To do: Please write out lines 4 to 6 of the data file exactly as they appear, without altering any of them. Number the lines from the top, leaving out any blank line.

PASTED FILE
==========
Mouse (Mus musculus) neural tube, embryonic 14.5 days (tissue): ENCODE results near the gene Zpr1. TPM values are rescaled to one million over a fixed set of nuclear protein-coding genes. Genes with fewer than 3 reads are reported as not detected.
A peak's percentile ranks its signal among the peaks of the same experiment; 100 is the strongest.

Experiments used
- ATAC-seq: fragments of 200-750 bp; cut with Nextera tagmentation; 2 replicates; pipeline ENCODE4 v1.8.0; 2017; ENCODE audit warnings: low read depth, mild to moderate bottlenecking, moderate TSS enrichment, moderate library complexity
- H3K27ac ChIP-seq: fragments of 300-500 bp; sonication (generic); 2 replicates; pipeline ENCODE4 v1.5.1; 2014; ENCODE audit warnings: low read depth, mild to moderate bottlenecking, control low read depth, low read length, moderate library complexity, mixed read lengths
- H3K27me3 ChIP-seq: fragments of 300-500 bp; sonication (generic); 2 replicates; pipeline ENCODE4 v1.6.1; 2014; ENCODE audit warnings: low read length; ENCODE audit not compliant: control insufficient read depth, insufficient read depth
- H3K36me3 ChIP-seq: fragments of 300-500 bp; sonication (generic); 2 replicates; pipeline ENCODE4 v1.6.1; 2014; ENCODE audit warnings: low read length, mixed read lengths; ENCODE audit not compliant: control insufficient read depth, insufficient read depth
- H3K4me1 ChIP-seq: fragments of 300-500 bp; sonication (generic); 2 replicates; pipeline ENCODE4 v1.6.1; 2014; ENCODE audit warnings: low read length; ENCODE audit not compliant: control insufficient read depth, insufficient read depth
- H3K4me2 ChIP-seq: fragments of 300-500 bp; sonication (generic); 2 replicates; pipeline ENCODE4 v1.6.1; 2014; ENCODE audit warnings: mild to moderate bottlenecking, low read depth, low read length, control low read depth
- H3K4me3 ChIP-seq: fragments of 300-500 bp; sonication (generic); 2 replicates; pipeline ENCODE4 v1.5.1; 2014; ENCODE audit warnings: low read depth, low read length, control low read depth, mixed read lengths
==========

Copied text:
- ATAC-seq: fragments of 200-750 bp; cut with Nextera tagmentation; 2 replicates; pipeline ENCODE4 v1.8.0; 2017; ENCODE audit warnings: low read depth, mild to moderate bottlenecking, moderate TSS enrichment, moderate library complexity
- H3K27ac ChIP-seq: fragments of 300-500 bp; sonication (generic); 2 replicates; pipeline ENCODE4 v1.5.1; 2014; ENCODE audit warnings: low read depth, mild to moderate bottlenecking, control low read depth, low read length, moderate library complexity, mixed read lengths
- H3K27me3 ChIP-seq: fragments of 300-500 bp; sonication (generic); 2 replicates; pipeline ENCODE4 v1.6.1; 2014; ENCODE audit warnings: low read length; ENCODE audit not compliant: control insufficient read depth, insufficient read depth